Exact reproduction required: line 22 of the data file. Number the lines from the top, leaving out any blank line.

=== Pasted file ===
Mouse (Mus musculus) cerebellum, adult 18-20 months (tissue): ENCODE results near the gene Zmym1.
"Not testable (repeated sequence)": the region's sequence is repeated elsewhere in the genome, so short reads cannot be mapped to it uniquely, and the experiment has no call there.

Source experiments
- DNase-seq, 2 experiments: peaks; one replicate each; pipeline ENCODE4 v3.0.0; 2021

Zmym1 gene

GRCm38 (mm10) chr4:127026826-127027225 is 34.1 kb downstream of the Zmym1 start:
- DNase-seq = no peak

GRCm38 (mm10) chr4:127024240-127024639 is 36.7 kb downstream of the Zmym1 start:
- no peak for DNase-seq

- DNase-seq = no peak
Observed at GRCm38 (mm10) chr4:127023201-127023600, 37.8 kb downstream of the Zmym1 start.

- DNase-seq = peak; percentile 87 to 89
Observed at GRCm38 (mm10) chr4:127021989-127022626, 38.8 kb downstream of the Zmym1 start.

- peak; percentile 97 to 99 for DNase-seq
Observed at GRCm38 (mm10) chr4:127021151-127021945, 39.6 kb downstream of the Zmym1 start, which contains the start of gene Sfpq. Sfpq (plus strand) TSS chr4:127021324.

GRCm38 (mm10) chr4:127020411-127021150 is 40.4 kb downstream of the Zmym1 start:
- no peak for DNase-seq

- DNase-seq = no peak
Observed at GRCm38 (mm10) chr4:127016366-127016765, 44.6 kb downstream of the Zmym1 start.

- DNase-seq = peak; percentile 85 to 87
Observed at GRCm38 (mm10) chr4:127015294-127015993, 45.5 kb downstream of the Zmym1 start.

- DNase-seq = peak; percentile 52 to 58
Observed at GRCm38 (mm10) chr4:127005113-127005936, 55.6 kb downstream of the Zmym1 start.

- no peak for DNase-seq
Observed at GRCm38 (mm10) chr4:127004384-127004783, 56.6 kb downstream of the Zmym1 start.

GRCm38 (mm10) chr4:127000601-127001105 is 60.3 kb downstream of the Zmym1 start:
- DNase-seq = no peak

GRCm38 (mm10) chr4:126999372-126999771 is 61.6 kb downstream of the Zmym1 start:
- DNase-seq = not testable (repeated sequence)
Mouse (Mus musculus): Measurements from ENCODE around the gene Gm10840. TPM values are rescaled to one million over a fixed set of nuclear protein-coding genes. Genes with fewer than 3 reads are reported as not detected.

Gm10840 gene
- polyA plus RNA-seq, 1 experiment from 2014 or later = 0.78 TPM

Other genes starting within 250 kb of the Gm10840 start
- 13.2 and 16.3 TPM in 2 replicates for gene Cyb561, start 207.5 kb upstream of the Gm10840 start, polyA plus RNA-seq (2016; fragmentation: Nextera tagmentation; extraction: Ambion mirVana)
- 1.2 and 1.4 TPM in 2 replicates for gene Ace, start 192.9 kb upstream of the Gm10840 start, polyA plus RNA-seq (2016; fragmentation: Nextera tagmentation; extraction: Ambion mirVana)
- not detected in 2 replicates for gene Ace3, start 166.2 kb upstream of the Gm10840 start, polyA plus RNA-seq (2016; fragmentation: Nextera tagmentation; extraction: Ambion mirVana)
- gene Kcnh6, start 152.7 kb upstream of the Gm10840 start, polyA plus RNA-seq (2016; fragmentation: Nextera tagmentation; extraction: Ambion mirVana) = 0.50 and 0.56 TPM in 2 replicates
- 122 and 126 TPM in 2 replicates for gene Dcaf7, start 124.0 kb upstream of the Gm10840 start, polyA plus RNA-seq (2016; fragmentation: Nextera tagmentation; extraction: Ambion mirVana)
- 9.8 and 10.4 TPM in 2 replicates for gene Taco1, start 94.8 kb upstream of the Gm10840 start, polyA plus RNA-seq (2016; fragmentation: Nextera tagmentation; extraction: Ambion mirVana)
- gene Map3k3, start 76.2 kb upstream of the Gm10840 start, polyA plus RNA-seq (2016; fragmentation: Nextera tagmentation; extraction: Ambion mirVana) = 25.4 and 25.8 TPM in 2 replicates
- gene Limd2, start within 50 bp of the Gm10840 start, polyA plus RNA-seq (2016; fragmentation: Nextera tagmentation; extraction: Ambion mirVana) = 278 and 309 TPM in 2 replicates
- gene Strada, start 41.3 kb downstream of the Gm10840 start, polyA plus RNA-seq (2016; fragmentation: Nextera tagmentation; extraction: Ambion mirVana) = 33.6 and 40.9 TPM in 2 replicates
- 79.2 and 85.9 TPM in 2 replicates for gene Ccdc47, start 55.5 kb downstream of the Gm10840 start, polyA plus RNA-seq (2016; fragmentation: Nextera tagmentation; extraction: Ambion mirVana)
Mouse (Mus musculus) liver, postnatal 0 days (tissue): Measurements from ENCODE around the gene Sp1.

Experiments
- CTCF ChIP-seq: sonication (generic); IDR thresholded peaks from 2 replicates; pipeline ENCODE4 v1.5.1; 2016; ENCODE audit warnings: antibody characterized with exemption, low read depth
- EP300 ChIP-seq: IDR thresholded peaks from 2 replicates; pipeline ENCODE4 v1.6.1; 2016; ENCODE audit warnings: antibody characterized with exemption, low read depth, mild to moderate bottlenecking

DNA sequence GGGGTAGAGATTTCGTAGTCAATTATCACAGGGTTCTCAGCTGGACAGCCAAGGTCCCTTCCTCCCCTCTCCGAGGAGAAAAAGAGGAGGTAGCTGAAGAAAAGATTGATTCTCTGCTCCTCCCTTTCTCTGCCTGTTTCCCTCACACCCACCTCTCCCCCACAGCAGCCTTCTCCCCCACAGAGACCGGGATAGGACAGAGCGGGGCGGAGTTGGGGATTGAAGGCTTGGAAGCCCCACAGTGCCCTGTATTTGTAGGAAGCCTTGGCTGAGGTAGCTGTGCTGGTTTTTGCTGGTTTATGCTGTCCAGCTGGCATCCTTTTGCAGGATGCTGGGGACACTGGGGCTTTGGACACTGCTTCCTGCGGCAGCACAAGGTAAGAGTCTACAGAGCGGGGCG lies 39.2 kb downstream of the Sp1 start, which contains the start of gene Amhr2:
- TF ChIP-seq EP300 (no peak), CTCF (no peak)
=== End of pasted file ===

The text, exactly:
- DNase-seq = peak; percentile 52 to 58